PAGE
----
However, Stevens also admitted this value proposition is similar to what has been promised by InfiniBand technologies, which have yet to see widespread adoption outside of high-performance computing (HPC) niches. Will FCoE be more successful because Ethernet is a more familiar interface than InfiniBand? I asked Stevens. “I don’t have a good answer for you there yet,” he said.

An open bar and darts–always a great combination.

Thales sees converging encryption standards

In February, Thales Group was part of a coalition of vendors that submitted a standard for interoperability between key management systems and encryption devices to the Organization for the Advancement of Structured Information Standards (OASIS) called the Key Management Interoperability Protocol (KMIP). If adopted, KMIP would mean users could attach almost any encrypting device to one preferred key management system, regardless of the vendors involved. Meanwhile, the Institute of Electrical and Electronics Engineers (IEEE) approved a standard in January 2008 for managing encryption on storage devices. Now the vendors are working on bridging between the two standards, according to Kevin Bocek, director of product marketing for Thales, so that if product developers want to roll the more-detailed IEEE spec into the more general OASIS spec, the two will be compatible. This interoperability will probably be more valuable to developers than end users, he said, as the IEEE spec contains very granular details for developing products down to specificying protocols. If engineers don’t have to re-invent the encryption wheel or ensure interoperability for each of their products, it could get products to market faster or free them to focus on other innovations, he said.

Video screens showing 1000 DVD-quality movie streams being served from one of Fusion-io’s ioDrives, part of SNIA’s exhibits focused on SSD technology.

SNIA SSD initiative finds ‘wide variability’ in SSD performance

The Storage Networking Industry Association (SNIA) had a few booths set up on the show floor focused on its SNIA Solid-State Storage Initiative (SSSI), including a demo of benchmark comparisons between different vendors’ single-level cell (SLC) enterprise SSDs by Calypso Systems. CTO Easen Ho, on hand for the demonstration, walked me through bar graphs of performance results. The specific manufacturers’ names were not listed (no fun!), but it was easy to see the ‘stairsteps’ between the different results on the graph. Still, as I peered at the screen it looked like they were all generally in the same ballpark. That’s until Ho pointed out to me that the y axis of the graphs was actually a logarithmic scale. This was initially done to better compare the results against spinning disk drives, which otherwise “wouldn’t even be visible on these graphs,” Ho said.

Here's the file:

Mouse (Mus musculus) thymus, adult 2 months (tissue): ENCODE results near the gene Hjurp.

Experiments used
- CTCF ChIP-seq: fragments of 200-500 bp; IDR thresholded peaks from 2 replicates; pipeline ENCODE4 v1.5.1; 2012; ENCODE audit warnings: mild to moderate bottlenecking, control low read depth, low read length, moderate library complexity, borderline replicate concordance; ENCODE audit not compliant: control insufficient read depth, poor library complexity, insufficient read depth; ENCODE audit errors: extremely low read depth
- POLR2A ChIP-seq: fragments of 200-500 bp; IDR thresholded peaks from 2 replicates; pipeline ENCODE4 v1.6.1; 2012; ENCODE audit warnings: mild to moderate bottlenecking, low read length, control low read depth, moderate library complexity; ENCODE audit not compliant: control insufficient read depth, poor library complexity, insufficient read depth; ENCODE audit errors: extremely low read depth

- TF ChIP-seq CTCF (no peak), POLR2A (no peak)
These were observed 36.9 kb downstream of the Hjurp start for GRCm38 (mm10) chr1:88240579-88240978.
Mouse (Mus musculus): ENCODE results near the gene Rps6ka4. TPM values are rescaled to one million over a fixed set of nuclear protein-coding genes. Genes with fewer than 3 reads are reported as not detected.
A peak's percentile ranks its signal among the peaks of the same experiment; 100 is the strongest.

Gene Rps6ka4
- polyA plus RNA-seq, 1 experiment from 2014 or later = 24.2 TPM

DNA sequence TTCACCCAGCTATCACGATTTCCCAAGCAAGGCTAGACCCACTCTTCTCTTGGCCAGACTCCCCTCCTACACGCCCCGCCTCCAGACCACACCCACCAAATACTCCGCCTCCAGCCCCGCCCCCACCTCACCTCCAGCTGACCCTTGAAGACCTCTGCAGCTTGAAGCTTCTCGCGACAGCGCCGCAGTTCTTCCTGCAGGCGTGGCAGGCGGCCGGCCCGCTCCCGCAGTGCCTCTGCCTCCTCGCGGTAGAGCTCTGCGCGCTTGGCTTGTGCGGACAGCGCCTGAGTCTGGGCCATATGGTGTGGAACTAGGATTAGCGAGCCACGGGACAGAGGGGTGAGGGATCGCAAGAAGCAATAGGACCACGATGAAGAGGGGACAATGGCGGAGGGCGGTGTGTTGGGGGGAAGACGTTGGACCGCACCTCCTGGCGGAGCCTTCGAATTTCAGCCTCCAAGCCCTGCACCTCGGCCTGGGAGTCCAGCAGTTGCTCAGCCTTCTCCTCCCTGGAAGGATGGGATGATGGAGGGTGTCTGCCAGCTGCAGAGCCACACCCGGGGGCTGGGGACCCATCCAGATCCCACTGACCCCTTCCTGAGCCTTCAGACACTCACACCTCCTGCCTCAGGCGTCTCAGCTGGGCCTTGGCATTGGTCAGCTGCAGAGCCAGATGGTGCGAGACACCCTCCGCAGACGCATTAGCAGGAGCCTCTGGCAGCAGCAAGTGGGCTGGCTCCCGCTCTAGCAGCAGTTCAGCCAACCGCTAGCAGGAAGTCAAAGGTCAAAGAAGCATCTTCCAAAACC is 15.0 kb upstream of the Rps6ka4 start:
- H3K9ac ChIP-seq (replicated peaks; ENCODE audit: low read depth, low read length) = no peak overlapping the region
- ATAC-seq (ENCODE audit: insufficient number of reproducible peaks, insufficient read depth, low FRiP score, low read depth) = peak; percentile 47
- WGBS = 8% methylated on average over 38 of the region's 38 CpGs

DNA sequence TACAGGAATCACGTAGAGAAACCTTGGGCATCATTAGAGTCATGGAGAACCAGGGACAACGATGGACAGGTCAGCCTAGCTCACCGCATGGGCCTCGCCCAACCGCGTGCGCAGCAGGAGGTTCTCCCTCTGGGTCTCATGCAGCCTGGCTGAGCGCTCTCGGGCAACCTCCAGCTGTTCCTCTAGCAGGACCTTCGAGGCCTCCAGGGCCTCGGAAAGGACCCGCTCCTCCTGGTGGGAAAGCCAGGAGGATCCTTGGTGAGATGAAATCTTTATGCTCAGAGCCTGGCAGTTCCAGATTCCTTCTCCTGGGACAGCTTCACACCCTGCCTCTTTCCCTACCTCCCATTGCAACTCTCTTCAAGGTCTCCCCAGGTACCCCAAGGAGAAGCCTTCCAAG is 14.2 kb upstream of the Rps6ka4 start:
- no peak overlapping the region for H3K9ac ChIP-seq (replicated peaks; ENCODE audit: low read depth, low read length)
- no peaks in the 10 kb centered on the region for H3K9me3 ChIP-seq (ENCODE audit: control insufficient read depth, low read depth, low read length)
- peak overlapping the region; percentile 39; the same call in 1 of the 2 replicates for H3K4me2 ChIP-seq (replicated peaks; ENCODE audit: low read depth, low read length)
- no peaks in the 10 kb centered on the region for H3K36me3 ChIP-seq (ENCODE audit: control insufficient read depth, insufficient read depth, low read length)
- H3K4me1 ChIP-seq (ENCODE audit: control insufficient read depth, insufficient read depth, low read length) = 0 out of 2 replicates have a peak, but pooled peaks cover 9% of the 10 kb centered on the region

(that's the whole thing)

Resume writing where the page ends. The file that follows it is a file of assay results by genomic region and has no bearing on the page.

Data Mobility Group analyst and StorageMojo blogger Robin Harris (left) looks for a ‘man on the street’ interview during a chat on the show floor with BlueArc director of corporate marketing Louis Gray.

Here are the news stories filed from balmy Florida this week:

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I concur that IOPS is not the only factor to worry about in managing performance of the VDI users. The traditional approach of merely checking availability doesn't do any good in managing the end-user experience. IT can continue to feel good that the lights are green and users will continue to say they are not happy. The right approach in fact does not lie in data center but in starting from user desk and monitoring every component which contributes to this performance (ex: LAN, WAN, Router, Firewall, SAN, Server, Application, OS). IOPS then becomes one of the component to be watchful of. Unless we connect the IOPS to the application behaviour of the end-user we won’t be able to make any relation to the monitoring. At Anunta we tailor our solution to manage end-user experience ( and being pro-active (
-Sivakumar Ramamurthy
Anunta Tech